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The Transportation Security Administration has the unenviable task of keeping up to 2 million air travelers a day safe from harm. But again and again, government inspectors have found holes in the TSA's screening process. Well, now the agency has opened a training academy to target those problems, and NPR's Brian Naylor visited it.
BRIAN NAYLOR, BYLINE: On a chilly South Georgia afternoon, more than a hundred TSA trainees are huddled together on metal bleachers overlooking a field. They're watching an explosives instructor demonstrate what can happen if they don't do their job well.
UNIDENTIFIED MAN #1: Confined smokeless powder in three, two, one - all right, big difference, right? Remember we talked about pipe bombs? OK, that's why people use that for pipe bombs.
NAYLOR: There are more blasts of different explosives. The lesson for these new hires - that the consequences of a mistake are deadly. The TSA Academy was established in January. It's part of the Federal Law Enforcement Training Center located at a sprawling former Air Force base near Brunswick, Ga. Some 96 federal agencies train here. Much of the TSA training takes place in classrooms where newly hired transportation security officers, or TSOs, learn how to identify different things the bad guys might try to sneak onto planes, like dangerous explosive igniters that look like everyday objects.
UNIDENTIFIED MAN #2: This is called a chemical pencil. It's looks like an eyeliner pen. You push it - chemical reaction. This is the initiator on the end with the primary explosives. Push it down. It's got a short delay to it, and it detonates.
NAYLOR: There's also a full-scale mockup of a typical airport screening station with body scanners, metal detectors and x-ray machines where the trainees are taught how to interpret the images of objects inside the bags that passed through.
UNIDENTIFIED MAN #3: Do you see anything prohibited in that bag?
UNIDENTIFIED WOMAN: A dark mass.
UNIDENTIFIED MAN #3: Dark mass - OK, what do we call that - starts with a O.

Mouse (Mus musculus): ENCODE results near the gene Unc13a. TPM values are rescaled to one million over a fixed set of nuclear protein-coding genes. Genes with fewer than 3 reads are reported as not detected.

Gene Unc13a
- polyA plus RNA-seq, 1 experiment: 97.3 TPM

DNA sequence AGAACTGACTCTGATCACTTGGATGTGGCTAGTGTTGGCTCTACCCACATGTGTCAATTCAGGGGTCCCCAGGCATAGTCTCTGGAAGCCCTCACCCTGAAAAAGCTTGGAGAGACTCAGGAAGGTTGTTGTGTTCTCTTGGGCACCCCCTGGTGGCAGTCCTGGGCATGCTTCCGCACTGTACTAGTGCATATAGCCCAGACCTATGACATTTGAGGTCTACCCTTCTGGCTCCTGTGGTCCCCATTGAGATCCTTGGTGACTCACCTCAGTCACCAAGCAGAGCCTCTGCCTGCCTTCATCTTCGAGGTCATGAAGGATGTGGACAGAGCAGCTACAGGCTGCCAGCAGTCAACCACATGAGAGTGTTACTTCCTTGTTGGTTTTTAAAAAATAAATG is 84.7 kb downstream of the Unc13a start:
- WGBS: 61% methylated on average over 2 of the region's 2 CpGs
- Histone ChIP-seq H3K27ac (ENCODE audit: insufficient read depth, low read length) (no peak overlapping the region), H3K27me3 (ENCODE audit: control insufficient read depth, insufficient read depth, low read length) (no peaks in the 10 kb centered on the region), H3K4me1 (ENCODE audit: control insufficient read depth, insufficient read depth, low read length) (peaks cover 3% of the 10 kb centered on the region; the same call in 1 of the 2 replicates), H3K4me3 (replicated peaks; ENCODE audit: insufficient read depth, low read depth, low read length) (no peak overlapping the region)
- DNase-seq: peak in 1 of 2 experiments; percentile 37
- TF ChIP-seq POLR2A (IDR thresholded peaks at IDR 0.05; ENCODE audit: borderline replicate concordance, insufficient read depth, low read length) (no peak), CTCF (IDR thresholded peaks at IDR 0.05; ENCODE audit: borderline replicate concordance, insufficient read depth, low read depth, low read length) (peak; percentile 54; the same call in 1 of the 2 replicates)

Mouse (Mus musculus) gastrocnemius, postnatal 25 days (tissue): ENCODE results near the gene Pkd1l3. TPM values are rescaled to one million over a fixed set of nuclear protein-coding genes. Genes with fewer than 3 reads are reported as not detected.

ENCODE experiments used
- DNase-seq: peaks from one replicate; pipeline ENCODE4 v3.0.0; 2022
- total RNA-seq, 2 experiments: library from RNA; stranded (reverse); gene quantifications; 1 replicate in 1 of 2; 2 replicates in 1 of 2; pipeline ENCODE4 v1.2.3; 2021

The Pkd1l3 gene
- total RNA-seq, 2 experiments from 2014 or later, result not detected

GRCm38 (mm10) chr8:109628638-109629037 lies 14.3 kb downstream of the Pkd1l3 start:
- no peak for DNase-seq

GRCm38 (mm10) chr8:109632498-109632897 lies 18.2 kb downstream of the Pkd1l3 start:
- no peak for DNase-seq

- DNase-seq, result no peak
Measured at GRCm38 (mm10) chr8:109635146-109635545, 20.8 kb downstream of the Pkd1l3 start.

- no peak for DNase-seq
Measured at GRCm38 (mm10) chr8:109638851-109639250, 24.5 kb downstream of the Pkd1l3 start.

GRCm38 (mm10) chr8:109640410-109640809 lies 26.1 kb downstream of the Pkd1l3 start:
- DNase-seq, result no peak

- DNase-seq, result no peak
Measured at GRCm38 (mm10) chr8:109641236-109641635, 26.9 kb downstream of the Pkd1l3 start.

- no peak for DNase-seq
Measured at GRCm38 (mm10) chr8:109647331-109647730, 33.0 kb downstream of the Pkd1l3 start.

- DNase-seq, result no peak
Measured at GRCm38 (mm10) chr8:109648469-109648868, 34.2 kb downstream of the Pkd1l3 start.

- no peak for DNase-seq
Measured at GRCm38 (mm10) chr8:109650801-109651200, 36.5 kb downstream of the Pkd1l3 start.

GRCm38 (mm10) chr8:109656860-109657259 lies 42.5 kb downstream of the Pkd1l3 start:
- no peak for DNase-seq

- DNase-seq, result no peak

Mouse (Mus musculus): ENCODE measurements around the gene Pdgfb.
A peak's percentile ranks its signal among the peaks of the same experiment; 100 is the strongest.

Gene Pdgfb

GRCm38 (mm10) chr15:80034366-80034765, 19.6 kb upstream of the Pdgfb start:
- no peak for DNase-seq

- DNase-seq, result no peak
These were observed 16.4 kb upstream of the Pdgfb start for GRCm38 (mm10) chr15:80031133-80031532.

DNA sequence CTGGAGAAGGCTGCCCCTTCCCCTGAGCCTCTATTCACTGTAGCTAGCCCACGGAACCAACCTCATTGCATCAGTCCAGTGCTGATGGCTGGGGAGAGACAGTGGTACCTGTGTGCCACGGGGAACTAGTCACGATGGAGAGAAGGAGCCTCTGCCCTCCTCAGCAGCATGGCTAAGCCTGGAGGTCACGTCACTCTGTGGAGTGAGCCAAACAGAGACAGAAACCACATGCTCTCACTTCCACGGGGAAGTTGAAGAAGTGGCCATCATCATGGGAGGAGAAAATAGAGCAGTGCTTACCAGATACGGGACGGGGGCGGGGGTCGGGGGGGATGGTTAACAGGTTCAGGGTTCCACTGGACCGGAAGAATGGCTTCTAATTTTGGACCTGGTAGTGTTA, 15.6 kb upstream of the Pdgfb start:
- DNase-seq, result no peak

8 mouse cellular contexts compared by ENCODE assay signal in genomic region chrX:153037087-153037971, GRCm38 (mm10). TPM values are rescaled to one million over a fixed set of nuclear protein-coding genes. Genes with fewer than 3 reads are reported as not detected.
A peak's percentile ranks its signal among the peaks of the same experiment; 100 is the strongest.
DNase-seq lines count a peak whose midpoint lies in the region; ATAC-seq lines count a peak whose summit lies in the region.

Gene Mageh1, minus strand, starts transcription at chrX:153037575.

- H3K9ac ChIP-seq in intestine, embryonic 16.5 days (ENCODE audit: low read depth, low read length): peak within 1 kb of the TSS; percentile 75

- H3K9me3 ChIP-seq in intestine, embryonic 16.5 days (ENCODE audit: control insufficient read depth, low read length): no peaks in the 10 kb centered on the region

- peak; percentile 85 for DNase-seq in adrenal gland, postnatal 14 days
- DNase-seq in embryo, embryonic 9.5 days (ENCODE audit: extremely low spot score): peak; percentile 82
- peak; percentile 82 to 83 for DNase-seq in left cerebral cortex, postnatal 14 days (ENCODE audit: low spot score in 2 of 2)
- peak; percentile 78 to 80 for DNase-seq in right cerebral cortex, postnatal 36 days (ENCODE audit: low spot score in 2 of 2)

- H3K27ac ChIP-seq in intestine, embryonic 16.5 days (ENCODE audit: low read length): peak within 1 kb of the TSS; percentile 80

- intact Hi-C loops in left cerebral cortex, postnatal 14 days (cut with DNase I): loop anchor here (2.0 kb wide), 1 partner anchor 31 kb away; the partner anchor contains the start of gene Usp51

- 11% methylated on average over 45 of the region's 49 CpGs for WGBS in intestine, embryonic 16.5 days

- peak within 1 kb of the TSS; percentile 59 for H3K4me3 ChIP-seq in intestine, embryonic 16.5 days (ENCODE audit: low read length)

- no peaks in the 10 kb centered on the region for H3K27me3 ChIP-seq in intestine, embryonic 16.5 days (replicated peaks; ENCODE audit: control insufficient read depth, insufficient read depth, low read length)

UNIDENTIFIED WOMAN: Organic.
UNIDENTIFIED MAN #3: Opaque.
UNIDENTIFIED WOMAN: Opaque.
UNIDENTIFIED MAN #3: Opaque. You have an opaque item because you can't see through it, so you don't know what's on the other side of it, correct?
UNIDENTIFIED WOMAN: Correct.
UNIDENTIFIED MAN #3: So zoom in on that.
NAYLOR: This is just a training simulation, but it illustrates the difficulty screeners have in the real world. That was made all too clear last June when reports revealed government auditors smuggled simulated explosives and weapons past TSA screeners in 67 out of 70 attempts. Peter Neffenger has been TSA administrator since July after a long career in the Coast Guard. He paints that failure as a wakeup call for the TSA.
PETER NEFFENGER: I think it was transformational for us. It allowed us to look at the systemic issues in the organization that might lead to those kinds of failures at the checkpoint.
NAYLOR: Issues like officers worrying more about keeping the line moving at checkpoints rather than giving passengers and bags thorough inspections. The TSA Academy is aimed at driving those points home and instilling a sense of professionalism among TSA officers. Neffenger is enthusiastic about the opportunity the academy presents.
NEFFENGER: They do real-world scenario-based training here, spend time in the classroom, come out to the lab. So it's very exciting for me to see it, to connect them to people who are doing the mission all across the country in a way that they never had a chance to before.
NAYLOR: One of the instructors at the TSA Academy is Shawn Weeks Freeman. She says today's training is a lot different from when she joined the agency in 2004 not long after its founding.
SHAWN WEEKS FREEMAN: When I joined, it was a laptop in a hotel room and then very much on-the-job training. You know, that's kind of how I learned.
NAYLOR: Weeks Freeman brings a very personal first-hand experience to the classroom. She was a flight attendant for Pan Am, and back in 1982, a bomb placed under a passenger seat went off in her plane on a flight from Japan to Honolulu, killing a Japanese teenager. That experience brought her to TSA in the first place and guides her work today.
WEEKS FREEMAN: I always bring that home to my students 'cause I say, you know, if it takes one-sixteenth of a second more, just give it a little more pressure. Give it one more look. Check it. Ask for somebody. Just one-sixteenth of a second - it could save your life.
NAYLOR: And that is the key lesson the TSA hopes its officers will learn at this academy - that the stakes are very high. Brian Naylor, NPR News.
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